Mumbai: A slowing economy in 2012 could put a speed breaker on advertising growth rates. The Rs 30,600 crore advertising industry, including print, broadcasting, radio, digital and outdoor media, grew 12-15% in 2011, riding a robust first half. However, in the new year, the growth rate will slip into single digits—8-9%, according to a clutch of advertising chief executives from India’s leading media agencies.
“Media expenditure growth, which today stands at around 12-13%, will fall to a single digit,” said chairman of Leo Burnett India, Arvind Sharma. “Many clients will certainly tighten their belts.”
Advertising gurus also forecast growth in non-traditional media such as shopper marketing, analytics, ground activation and digital.
A file photo of hoardings advertising products using celebrity brand endorsements in Delhi and NCR
The allocation for digital is expected to go up as advertisers will tread cautiously in traditional print and television media, said Alok Agrawal, chief operating officer, Cheil Worldwide, South West Asia, a marketing and communications agency. Digital media should see as much as 40% growth in 2012, he said.
In recent months, media firms have been bracing for harsher times as economic uncertainty prompts companies to revise advertising budgets and realign strategies. The debt crisis in Europe, a US economy still struggling to recover, and high inflation, rising interest rates and slowing economic growth at home have dampened domestic consumer sentiment, as was evident in the Diwali season.
According to media analysts, advertising yields have fallen 10-15% over the last three-four months, Mint reported on 11 November. Yield is a measure of profitability used in businesses such as aviation and advertising, where there is a finite availability of products or services that can be sold.
Categories with big advertising budgets such as automobile companies, telecom, real estate and financial sector firms will cut back on expenditure. Even cricket spending is set to decline by as much as 15-20%, said several media buyers. In 2011, the industry spent over Rs 2,000 crore on cricket properties, including the Indian Premier League, they said.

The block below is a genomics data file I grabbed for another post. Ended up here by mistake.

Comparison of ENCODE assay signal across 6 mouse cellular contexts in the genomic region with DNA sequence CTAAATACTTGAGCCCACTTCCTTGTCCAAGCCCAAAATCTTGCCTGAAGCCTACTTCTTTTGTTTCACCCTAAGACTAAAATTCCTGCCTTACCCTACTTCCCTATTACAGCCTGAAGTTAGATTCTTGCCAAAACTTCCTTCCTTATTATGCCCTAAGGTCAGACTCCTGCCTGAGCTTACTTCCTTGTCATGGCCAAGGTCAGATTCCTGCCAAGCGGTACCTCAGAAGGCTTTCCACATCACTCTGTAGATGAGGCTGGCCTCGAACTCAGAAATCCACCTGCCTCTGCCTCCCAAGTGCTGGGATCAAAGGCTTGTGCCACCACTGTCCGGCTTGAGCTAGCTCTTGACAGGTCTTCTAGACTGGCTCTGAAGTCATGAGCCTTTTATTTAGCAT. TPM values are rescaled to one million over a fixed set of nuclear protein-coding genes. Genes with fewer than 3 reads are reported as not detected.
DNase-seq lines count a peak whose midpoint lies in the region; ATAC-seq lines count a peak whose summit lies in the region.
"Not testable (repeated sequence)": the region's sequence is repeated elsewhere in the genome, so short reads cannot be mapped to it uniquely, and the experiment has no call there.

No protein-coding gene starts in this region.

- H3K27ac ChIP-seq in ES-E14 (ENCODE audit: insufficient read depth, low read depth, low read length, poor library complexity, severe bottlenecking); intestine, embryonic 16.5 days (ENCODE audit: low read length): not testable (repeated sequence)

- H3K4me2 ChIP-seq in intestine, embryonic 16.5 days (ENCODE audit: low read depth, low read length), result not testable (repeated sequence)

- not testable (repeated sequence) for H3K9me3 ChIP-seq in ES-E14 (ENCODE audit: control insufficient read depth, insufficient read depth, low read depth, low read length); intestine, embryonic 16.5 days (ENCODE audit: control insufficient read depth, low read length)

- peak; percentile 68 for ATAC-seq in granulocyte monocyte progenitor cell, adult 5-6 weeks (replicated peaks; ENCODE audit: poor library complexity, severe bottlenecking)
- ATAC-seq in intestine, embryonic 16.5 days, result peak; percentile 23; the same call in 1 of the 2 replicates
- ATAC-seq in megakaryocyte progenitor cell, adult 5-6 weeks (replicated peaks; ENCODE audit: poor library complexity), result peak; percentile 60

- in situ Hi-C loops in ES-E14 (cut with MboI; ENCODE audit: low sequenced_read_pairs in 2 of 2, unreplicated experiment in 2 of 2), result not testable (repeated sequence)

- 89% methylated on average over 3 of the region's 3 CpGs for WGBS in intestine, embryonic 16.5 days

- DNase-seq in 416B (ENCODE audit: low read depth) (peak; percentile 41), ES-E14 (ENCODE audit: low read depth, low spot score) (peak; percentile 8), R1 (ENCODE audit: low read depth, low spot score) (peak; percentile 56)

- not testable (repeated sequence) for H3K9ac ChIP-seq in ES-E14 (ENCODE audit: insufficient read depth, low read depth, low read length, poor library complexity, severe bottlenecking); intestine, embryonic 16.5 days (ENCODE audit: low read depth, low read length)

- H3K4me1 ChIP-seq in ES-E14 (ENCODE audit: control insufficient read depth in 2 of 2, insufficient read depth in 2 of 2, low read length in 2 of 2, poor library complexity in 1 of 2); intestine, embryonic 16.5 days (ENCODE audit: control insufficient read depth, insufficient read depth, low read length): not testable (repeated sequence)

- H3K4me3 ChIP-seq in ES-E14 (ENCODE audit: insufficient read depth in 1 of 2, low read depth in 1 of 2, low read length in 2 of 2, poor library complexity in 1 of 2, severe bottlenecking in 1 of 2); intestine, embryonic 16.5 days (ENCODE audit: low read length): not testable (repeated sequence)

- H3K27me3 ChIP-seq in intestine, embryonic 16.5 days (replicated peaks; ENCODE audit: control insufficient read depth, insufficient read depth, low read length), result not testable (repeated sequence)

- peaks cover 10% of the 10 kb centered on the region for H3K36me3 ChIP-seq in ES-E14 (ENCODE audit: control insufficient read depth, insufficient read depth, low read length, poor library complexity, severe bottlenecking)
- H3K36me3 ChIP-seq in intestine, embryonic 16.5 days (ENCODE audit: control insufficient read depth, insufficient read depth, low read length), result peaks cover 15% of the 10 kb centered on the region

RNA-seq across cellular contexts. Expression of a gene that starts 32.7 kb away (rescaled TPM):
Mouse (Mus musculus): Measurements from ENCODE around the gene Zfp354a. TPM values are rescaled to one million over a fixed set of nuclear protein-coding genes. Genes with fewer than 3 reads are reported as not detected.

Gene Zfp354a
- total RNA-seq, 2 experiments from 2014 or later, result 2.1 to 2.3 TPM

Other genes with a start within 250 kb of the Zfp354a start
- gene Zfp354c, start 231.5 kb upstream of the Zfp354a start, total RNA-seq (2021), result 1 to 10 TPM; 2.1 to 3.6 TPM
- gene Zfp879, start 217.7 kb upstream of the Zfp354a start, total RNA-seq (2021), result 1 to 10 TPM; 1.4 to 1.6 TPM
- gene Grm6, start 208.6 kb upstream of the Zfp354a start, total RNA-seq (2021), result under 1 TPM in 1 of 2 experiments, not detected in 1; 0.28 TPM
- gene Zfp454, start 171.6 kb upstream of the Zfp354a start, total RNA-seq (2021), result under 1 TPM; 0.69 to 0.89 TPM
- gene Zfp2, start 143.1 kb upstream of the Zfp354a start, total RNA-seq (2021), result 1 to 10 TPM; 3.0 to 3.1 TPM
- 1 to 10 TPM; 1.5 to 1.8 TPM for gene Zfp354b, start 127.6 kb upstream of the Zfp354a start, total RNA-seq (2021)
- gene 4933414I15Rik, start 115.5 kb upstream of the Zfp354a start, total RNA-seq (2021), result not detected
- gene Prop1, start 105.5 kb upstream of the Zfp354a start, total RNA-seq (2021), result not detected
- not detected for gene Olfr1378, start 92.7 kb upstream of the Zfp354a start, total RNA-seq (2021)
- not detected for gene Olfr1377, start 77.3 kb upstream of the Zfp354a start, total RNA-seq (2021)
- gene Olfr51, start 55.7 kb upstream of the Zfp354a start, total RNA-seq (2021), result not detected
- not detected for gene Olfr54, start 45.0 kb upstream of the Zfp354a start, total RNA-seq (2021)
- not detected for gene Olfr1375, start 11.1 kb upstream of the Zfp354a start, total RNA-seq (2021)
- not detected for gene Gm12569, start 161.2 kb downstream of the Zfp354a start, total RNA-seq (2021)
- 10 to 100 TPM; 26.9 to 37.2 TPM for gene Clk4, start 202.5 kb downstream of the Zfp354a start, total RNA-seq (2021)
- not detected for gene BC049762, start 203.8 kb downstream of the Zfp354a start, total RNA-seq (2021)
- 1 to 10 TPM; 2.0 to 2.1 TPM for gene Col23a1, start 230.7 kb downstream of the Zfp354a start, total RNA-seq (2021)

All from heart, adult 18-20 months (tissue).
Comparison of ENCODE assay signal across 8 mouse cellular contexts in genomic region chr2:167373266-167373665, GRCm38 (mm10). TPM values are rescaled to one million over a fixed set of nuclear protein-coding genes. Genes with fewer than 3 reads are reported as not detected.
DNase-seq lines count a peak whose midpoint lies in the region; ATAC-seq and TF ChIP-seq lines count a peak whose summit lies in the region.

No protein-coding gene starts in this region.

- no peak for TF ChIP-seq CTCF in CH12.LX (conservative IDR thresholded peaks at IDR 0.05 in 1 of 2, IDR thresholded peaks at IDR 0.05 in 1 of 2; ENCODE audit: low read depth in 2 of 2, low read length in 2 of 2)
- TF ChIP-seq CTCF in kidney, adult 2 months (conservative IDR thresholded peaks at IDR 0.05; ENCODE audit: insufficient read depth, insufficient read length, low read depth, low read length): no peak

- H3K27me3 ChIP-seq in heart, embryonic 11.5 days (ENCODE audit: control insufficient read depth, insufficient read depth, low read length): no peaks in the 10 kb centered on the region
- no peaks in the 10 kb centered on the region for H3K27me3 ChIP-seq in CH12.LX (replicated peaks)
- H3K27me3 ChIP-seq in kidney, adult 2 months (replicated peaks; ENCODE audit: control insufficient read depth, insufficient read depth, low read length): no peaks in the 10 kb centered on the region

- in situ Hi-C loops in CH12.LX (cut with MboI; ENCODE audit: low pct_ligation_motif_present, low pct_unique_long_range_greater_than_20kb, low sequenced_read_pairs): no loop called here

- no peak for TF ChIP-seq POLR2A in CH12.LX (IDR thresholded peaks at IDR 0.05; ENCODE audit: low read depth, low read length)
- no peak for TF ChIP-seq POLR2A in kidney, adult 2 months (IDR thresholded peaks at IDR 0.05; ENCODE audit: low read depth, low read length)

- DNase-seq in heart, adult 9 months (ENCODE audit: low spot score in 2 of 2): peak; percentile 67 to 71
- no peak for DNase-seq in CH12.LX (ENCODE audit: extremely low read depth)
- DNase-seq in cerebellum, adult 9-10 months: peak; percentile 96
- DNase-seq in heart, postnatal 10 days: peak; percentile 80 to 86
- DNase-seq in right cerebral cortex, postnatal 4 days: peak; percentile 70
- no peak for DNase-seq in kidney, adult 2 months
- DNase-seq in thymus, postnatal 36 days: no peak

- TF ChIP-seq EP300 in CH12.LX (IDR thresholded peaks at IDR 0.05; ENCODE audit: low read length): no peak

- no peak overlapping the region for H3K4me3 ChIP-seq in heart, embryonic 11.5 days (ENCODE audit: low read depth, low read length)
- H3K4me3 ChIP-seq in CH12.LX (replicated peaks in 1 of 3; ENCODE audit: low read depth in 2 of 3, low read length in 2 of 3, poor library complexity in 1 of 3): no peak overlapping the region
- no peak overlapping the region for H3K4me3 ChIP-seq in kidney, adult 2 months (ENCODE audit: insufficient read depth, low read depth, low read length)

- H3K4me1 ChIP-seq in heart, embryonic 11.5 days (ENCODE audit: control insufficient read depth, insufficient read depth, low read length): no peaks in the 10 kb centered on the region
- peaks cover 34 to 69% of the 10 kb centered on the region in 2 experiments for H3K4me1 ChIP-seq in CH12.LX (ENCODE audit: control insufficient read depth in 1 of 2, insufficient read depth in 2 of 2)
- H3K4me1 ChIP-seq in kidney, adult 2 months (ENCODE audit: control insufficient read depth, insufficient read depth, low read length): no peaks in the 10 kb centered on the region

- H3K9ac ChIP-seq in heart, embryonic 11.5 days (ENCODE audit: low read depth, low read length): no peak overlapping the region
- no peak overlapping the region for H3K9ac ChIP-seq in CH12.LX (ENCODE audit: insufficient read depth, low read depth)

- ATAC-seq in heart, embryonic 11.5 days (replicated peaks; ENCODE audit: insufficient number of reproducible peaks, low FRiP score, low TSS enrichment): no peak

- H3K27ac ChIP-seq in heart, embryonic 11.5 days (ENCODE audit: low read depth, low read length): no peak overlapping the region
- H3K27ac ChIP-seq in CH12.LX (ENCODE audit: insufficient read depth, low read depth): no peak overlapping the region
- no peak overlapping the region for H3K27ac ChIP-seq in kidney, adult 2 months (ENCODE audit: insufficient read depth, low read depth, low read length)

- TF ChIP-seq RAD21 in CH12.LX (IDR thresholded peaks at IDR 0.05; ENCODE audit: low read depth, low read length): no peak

“Cricket ratings have been a downer this year and should see some sense dawning on rates and ratings,” said Ambi Parameswaran, chief executive of DraftFCB-Ulka. Mona Jain, chief executive of VivaKi Exchange, the media-buying arm of the Publicis Groupe, said cricket rates will see rationalization in 2012. “Most advertisers will nip cricket budgets because of falling ratings.”
Global marketing communication companies will continue to scout for Indian agencies, and, with revenue under pressure, more agencies will be tempted to sell. Parameswaran said that with global agencies looking towards India for acquisitions, more mergers and acquisitions are on the cards.
In 2011, Japanese advertising company Dentsu Inc. bought out its 26% India partner Sandeep Goyal. JWT, part of WPP Plc., also acquired a majority stake in Hyderabad-based Mindset Advertising, while the $12.5 billion Omnicom Group Inc. got a controlling stake in Anil Ambani’s Mudra Group.
However, mergers and acquisitions by multinational companies will likely coincide with the rise of independent agencies.
“This trend of independents (such as Salt Brand Solutions) has brought a lot of fresh energy into the market, making the big boys relook their offering. Hope the new boys help take the price table up, and not down,” Parameswaran said, adding that the coming year will determine if the start-ups will gain ground or get gobbled.
More consolidation among media-buying firms is expected in 2012, according to VivaKi’s Jain. Omnicom Group owns media brand OMD in this market and plans to launch its second media brand PHD soon. Jain expects Omnicom to further consolidate (since media brand Mudra Max under Mudra continues to remain separate).
“It is generally a good time for global networks to buy good assets at a reasonable price,” Leo Burnett’s Sharma said. “So we may see even more M&A activity in 2012.”
While ad budgets will be tightened, practitioners say that brands will be creatively bolder in their campaigns to achieve greater impact in the face of such constraints.
“The impact that Anna Hazare’s fast achieved with practically no funding was unprecedented,” said Sharma. “Anna’s success demonstrates that going forward, the game will not just be about budget...it will be about designing participative acts that get people engaged. And it will be about masterful use of paid, owned and earned media.”
In 2012, the economic backdrop is likely to be tougher, Sharma said.
Advertising experts expect brands to invest more in activation and analytics. They will look for platforms where they get returns on investment (RoI).
“So, wherever RoI is measurable, spends will not be reduced. This explains why radio and out-of-home will be more hit than print and TV media,” said Ashish Pherwani, associate director, media and entertainment, at audit firm Ernst and Young.
“The top five TV channels and newspapers which deliver proven returns on investment for advertisers will continue to get advertising, but for others, it will be tough. Volumes may drop. A fallout of a drop in volumes is falling ad rates. A lot of the smaller media and advertising companies could either fold up or merge,” he said.
Parameswaran hoped brands don’t get into “over-correction” of advertising budgets.
The quarter from January to March will be particularly slow, according to Pherwani, with advertising budgets staying flat. “We expect the economy to be weak till June definitely and that means an adverse effect on the advertising industry,” he said.